Decolonizing Race and Ethnicity: Understanding Racial Formation in Japanese Society
What are race and ethnicity? Students are often taught in social science courses that they are socially constructed categories. But what does that exactly mean? In the United States, race is commonly defined and practiced as a category based on visible phenotypes, whereas ethnicity is based on distinguishable cultural traits. Are these definitions of race and ethnicity globally universal or should they be? In this webinar, I challenge the U.S. and Euro-centric understanding and applications of race and ethnicity. By introducing different theoretical approaches to define race and ethnicity in sociology, I discuss how these concepts should be understood, treated and applied in our analysis. In nutshell, race and ethnicity are malleable categories across time and space; they are subject to change depending on local and global conditions. I explore whether or not a distinction between race and ethnicity is analytically warranted and why discussing racism between groups who share similar phenotypical and cultural traits is not only possible, but important, especially in the context of Japanese society.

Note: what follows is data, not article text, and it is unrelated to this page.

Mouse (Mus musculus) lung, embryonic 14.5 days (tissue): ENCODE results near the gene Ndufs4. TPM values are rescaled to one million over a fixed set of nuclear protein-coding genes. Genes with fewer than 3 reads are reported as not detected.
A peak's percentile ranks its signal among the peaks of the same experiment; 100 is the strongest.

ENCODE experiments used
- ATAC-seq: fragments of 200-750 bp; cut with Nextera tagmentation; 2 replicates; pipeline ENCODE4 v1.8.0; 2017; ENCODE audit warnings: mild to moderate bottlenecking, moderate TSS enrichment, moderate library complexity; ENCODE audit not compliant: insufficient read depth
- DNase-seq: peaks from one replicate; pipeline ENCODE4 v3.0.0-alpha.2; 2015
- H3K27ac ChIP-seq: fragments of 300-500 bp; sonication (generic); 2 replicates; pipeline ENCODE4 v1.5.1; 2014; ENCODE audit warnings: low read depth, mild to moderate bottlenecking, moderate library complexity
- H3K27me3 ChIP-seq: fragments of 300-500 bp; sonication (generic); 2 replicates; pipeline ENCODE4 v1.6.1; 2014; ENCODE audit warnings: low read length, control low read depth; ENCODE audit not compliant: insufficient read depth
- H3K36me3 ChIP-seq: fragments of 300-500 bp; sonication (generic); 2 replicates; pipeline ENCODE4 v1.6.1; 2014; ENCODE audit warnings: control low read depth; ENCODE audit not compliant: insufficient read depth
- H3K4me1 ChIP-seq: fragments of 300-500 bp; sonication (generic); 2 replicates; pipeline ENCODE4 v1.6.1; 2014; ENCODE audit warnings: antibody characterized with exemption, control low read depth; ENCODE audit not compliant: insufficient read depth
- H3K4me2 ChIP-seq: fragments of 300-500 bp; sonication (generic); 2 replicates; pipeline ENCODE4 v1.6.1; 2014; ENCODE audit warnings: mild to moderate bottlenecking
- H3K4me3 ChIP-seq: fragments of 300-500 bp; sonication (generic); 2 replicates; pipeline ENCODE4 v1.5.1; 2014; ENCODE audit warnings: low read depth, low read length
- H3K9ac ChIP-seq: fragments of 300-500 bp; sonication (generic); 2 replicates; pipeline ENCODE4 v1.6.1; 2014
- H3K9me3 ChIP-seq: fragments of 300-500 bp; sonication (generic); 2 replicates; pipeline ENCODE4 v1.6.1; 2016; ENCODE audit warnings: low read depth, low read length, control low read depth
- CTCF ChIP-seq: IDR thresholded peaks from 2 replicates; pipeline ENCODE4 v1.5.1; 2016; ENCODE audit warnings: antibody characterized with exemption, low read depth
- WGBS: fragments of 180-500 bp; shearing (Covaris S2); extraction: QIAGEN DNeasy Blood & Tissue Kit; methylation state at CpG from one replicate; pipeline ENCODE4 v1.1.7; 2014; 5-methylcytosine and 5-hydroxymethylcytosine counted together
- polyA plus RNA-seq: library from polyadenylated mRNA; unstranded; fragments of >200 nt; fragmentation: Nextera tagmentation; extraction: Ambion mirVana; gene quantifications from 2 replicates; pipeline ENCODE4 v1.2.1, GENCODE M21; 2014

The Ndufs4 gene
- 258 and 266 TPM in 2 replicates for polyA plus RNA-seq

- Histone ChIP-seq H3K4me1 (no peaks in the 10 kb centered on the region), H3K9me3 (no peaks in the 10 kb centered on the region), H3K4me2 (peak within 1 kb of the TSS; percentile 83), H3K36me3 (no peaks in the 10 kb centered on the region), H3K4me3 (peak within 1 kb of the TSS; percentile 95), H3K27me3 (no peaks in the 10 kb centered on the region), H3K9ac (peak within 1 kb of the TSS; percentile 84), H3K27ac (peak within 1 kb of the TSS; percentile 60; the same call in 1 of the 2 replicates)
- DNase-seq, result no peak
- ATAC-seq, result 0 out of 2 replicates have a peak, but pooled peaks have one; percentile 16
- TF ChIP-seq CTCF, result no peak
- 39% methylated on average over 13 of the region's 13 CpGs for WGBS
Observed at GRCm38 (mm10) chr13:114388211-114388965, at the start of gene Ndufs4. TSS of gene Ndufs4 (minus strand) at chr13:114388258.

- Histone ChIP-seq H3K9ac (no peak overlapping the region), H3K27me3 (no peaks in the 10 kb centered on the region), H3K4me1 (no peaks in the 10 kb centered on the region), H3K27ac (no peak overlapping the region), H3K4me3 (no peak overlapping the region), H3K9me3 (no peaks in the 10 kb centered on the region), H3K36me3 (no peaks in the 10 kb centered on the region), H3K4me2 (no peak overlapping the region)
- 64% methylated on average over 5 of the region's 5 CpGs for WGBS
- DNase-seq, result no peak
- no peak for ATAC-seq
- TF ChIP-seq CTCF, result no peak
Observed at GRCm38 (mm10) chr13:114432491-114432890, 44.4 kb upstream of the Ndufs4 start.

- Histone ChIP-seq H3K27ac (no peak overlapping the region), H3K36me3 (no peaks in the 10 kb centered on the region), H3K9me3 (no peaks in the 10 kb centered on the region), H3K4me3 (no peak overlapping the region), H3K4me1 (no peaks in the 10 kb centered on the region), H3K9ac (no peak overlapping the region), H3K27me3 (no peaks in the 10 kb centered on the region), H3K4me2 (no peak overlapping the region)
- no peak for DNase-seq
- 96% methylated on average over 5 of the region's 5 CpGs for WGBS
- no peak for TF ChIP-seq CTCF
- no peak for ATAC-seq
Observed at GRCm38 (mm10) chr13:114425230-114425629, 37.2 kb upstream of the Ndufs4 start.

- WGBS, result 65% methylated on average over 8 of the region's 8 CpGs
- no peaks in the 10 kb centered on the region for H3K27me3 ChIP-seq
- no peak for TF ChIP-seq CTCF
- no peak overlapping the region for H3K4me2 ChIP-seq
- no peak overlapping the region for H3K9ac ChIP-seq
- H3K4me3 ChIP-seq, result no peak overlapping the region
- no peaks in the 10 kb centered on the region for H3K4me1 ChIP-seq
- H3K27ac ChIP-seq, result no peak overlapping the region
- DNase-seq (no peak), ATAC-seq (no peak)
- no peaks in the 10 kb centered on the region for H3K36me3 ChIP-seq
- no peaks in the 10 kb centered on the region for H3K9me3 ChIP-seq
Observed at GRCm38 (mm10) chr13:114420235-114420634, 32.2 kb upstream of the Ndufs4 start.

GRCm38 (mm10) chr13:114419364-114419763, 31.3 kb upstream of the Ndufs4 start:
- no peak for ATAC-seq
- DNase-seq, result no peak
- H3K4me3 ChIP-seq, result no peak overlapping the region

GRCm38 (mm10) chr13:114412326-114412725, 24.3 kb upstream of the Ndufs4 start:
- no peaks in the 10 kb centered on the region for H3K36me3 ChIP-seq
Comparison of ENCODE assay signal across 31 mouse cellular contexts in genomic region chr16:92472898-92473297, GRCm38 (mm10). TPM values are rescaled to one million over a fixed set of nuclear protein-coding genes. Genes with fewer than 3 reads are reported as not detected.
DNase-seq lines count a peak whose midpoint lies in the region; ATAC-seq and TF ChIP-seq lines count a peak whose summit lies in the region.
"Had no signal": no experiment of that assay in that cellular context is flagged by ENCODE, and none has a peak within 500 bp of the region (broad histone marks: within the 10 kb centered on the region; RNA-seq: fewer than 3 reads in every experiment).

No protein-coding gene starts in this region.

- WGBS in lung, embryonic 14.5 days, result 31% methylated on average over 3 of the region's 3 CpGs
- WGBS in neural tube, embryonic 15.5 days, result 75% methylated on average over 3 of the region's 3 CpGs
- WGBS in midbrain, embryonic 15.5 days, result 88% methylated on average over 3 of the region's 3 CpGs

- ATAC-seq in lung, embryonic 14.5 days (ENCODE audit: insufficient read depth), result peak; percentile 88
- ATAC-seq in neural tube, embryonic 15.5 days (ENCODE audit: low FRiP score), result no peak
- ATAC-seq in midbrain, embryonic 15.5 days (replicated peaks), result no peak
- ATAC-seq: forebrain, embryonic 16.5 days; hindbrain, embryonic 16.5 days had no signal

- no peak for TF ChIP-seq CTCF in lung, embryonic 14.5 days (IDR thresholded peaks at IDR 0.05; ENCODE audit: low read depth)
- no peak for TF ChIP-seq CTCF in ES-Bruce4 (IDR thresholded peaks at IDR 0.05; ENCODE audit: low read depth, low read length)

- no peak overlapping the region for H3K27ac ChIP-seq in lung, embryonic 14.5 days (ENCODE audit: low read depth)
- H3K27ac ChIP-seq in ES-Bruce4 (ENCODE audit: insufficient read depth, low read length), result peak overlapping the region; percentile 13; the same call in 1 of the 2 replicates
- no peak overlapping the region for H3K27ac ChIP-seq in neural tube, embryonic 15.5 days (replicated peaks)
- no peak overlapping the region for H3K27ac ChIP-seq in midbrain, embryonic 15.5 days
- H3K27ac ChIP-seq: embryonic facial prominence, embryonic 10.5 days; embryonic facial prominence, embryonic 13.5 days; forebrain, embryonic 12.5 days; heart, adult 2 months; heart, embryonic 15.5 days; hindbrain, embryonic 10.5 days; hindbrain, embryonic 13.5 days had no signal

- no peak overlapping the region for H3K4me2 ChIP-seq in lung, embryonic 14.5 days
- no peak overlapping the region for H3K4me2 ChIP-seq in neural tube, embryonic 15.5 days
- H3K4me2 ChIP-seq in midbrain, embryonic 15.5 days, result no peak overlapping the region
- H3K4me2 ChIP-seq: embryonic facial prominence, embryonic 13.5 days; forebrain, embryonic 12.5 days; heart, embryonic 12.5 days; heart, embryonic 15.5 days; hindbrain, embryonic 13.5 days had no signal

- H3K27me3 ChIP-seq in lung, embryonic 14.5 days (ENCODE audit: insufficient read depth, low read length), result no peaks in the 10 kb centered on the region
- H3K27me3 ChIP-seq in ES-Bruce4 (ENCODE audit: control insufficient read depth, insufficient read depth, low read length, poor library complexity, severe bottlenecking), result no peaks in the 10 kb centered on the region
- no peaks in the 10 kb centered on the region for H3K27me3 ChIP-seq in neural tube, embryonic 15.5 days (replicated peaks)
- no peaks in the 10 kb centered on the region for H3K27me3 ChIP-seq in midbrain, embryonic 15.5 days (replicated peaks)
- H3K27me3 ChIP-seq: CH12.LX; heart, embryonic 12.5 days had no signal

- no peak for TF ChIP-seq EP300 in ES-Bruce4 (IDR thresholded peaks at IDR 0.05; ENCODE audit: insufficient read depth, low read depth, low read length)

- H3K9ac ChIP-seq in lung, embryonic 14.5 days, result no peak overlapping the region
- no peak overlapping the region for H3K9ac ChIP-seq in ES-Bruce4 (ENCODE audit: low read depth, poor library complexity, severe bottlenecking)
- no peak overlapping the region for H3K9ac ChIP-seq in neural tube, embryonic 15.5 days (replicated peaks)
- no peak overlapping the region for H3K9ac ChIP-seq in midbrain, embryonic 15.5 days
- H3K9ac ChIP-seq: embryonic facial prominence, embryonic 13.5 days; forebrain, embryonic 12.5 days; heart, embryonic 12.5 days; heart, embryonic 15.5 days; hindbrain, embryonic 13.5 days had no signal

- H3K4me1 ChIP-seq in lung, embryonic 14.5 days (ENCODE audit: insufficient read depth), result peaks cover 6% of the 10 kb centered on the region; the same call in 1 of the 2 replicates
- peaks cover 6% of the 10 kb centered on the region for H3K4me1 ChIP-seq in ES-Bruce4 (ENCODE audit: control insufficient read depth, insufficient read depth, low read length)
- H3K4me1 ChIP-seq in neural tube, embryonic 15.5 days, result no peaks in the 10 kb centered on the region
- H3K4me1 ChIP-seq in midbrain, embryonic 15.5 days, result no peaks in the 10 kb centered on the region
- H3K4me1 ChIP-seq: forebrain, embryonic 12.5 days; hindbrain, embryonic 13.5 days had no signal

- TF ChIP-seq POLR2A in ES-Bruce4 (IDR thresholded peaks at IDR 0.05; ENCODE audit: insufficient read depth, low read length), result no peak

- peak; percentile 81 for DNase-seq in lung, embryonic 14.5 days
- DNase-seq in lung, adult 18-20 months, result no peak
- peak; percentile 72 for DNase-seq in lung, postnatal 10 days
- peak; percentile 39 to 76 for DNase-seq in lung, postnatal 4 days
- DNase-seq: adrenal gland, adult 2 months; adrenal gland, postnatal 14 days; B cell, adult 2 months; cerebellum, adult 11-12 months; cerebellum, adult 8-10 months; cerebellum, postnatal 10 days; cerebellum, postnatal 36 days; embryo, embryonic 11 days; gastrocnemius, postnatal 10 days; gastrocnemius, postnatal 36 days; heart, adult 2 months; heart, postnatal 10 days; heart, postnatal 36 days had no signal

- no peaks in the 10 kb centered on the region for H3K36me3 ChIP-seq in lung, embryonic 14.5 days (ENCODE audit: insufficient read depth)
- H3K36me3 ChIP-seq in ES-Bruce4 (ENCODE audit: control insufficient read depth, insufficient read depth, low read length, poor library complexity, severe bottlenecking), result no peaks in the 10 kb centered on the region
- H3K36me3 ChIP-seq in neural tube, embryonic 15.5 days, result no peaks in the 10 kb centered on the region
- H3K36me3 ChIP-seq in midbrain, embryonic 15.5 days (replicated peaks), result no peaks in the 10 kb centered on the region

Hwaji Shin is Associate Professor of Sociology at the University of San Francisco. Her research is centered in political sociology, with an emphasis on social movements, race and ethnicity, categorical and spatial inequality, globalization, colonialism, and the history, theory and sociology of migration, citizenship, and nationalism.